• Our critic's rating:
    September 1, 2013

    As I entered the Public Theatre for this Elevator Repair Service production, I was warned twice that the show was “80 minutes long with no intermission and includes full frontal nudity”.

    My response????

    “Sounds like a perfect date.”

    May I just say that in neither case did this comment achieve the desired effect.


    Later on I thought perhaps this was because these people had listened to this terrific cast reciting the overwhelming actual transcripts from a Supreme Court case in 1991 - Barnes v. Glen Theater – in which a ban on nudity in South Bend Indiana was challenged by a group of exotic dancers (one of whom performed in a book store). This is a show that, if nothing else, will chill you to the bone – because this is a language that is so frightening in its combination of elusiveness and specificity that all you can think of is what it is doing to the brains, never mind the hearts and spirits and even the bodies, of the individuals who are immersed in it on a daily basis.

    This is verbal chess. Each of the Justices of the Supreme Court (with the exception of Thurgood Marshall who was listed as present but, according to this script, said nothing) bats the opposing lawyers about much like cats with mice.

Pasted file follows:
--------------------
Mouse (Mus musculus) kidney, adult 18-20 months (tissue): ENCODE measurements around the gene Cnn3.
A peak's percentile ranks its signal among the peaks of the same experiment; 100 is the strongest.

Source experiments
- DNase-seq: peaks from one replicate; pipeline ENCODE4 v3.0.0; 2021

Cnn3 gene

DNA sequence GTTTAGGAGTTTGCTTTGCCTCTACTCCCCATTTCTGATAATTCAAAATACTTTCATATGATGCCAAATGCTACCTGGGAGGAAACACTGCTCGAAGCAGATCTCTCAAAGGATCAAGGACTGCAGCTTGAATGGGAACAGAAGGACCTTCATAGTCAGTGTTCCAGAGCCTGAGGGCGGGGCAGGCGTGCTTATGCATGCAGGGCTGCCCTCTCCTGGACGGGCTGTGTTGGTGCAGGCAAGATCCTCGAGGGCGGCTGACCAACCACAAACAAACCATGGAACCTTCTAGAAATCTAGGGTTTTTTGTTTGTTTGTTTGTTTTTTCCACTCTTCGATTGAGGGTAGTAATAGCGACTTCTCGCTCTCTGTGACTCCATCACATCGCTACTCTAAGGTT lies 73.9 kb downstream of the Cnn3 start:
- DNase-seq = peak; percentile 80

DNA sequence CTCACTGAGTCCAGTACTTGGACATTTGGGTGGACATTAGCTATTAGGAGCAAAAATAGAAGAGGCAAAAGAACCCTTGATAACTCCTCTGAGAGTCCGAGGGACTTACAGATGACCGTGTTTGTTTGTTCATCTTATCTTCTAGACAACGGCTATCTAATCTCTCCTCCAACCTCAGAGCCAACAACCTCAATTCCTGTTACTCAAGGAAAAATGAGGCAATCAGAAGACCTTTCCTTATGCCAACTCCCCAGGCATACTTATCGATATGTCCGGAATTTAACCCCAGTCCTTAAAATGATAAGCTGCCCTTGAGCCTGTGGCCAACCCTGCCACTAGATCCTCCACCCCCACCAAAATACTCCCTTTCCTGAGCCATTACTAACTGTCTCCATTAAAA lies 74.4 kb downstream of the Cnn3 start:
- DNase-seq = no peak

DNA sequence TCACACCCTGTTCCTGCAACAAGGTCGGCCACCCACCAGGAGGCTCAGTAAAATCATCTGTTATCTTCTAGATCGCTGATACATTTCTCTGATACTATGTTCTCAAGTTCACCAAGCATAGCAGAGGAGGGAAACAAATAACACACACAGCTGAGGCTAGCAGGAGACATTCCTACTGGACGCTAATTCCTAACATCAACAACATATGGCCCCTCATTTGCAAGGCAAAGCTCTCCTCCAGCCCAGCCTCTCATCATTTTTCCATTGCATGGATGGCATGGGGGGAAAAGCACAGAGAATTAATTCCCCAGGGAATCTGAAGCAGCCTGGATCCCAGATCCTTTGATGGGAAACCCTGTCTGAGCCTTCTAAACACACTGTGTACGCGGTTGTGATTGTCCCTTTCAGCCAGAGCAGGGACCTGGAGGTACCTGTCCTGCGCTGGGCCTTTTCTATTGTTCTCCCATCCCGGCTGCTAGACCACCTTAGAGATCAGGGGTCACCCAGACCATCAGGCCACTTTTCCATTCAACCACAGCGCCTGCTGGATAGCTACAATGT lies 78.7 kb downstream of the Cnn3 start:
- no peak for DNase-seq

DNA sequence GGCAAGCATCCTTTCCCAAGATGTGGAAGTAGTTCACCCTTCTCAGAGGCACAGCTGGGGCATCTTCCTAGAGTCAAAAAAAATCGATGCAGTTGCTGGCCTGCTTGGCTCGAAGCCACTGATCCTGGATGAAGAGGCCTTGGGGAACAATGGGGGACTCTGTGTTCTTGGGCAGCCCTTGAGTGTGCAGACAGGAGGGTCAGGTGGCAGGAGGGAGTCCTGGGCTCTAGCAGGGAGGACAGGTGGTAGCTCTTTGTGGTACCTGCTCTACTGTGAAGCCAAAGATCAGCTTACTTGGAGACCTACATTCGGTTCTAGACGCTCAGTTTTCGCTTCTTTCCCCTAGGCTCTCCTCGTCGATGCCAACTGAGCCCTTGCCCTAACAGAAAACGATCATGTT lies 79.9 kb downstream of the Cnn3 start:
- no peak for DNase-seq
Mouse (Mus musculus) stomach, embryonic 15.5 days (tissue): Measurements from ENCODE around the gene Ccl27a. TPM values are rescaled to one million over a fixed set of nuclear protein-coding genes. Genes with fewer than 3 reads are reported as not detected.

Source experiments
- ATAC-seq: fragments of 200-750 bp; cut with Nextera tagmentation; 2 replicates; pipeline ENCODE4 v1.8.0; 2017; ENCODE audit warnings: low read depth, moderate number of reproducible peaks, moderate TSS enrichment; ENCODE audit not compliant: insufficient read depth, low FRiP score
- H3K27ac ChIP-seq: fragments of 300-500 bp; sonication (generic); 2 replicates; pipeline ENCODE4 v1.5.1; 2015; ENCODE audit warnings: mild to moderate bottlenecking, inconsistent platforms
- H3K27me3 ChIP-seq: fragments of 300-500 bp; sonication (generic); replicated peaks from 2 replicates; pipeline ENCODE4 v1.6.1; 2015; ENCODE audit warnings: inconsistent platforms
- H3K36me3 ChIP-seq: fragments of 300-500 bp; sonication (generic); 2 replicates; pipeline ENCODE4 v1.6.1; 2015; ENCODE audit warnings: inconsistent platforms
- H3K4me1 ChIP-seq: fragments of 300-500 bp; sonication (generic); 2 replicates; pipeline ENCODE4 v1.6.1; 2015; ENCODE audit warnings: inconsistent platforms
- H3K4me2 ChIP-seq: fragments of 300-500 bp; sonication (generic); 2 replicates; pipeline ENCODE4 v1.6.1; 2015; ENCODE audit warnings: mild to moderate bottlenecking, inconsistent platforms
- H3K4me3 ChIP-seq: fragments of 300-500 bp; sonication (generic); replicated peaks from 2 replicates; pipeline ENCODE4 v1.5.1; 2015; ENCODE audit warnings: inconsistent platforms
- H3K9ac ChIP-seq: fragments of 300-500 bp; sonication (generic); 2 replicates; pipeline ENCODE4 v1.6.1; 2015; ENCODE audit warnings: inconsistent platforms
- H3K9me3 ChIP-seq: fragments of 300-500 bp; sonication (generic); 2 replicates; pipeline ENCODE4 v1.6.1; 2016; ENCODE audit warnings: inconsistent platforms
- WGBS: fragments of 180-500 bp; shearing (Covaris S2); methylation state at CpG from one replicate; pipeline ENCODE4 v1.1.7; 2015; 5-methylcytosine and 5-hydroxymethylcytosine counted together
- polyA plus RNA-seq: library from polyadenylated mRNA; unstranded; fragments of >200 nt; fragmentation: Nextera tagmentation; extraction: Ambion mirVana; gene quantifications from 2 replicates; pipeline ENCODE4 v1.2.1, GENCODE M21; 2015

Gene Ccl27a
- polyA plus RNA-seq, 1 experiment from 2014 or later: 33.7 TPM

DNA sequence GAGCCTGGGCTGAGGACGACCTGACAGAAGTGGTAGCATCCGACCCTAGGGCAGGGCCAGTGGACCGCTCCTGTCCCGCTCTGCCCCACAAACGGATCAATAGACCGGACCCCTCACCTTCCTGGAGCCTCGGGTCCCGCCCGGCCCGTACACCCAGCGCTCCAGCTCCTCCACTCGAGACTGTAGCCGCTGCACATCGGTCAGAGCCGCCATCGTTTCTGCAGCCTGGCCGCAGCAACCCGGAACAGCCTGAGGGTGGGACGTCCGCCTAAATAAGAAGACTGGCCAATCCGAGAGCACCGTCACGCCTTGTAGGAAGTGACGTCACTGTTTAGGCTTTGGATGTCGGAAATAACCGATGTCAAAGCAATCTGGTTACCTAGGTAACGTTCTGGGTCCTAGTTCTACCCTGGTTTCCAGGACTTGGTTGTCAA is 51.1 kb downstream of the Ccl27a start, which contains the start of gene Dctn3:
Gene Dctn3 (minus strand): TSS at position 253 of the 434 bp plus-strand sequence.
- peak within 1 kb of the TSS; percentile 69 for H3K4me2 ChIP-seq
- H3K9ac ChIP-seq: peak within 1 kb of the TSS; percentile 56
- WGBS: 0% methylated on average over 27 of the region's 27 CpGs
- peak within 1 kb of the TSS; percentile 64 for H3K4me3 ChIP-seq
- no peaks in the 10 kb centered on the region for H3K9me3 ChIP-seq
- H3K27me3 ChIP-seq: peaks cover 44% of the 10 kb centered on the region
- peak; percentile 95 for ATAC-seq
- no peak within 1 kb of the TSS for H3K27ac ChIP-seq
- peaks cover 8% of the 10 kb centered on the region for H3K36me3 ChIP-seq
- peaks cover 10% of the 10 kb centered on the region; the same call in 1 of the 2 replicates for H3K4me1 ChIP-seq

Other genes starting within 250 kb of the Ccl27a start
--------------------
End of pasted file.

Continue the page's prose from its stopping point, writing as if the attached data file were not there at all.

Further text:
What we see here is the rapid-fire exchange between the justices and the first attorney Mr. Uhl for the defense (a deft Ben Williams) followed by the attorney for the plaintiff Mr. Ennis (a persistent Mike Iveson). The actors switch characters so often that you lose sight of which person is performing and can only grab the characters – this is a nifty little bit of shell gaming. And when the evening builds to the unexpected crescendo of nudity (not who you expect) you are nearly ready to chop your own head off just to get them all to stop talking.

    As I said – this is not because the actors are lacking - indeed they are engaging and polished. Vin Knight and Susie Sokol are excellent sparring partners for Williams and Iveson. And Maggie Hoffman as both a plaintiff and Court Aide seems to be everywhere at once. But the combo of the words spoken and words written – bravo to the special projections used here - comes close to sucking all the air out of the theatre.

    In the end what Elevator Repair Service does is pull back the curtain from the Supreme Court, and all its components, revealing it to be The Great and Powerful Oz. Instead of them shouting to us not to pay attention, these folks are marinating in their own self-importance. They believe that what they are doing is of substance and import.

    Whereas, to many of us, all this palaver comes across as:

    "… a tale Told by an idiot, full of sound and fury, Signifying nothing." Macbeth

    Well done. Frank, frightening and assuming arguendo all around.

    "While occasionally tedious in the viewing (even at 80 minutes), keeps growing richer and more insightful in the remembrance."
    Ben Brantley for New York Times

    "Once again director John Collins (director) and his troupe dramatize, often with brash humor, an unlikely text."
    Elisabeth Vincentelli for New York Post

    "'Arguendo' is a tidbit – and not a very tasty one."
    Robert Feldberg for The Record

    "Just so much legal jabberwocky ."
    Michael Sommers for Newsroom Jersey

    External links to full reviews from popular press...

    New York Times - New York Post - The Record - Newsroom Jersey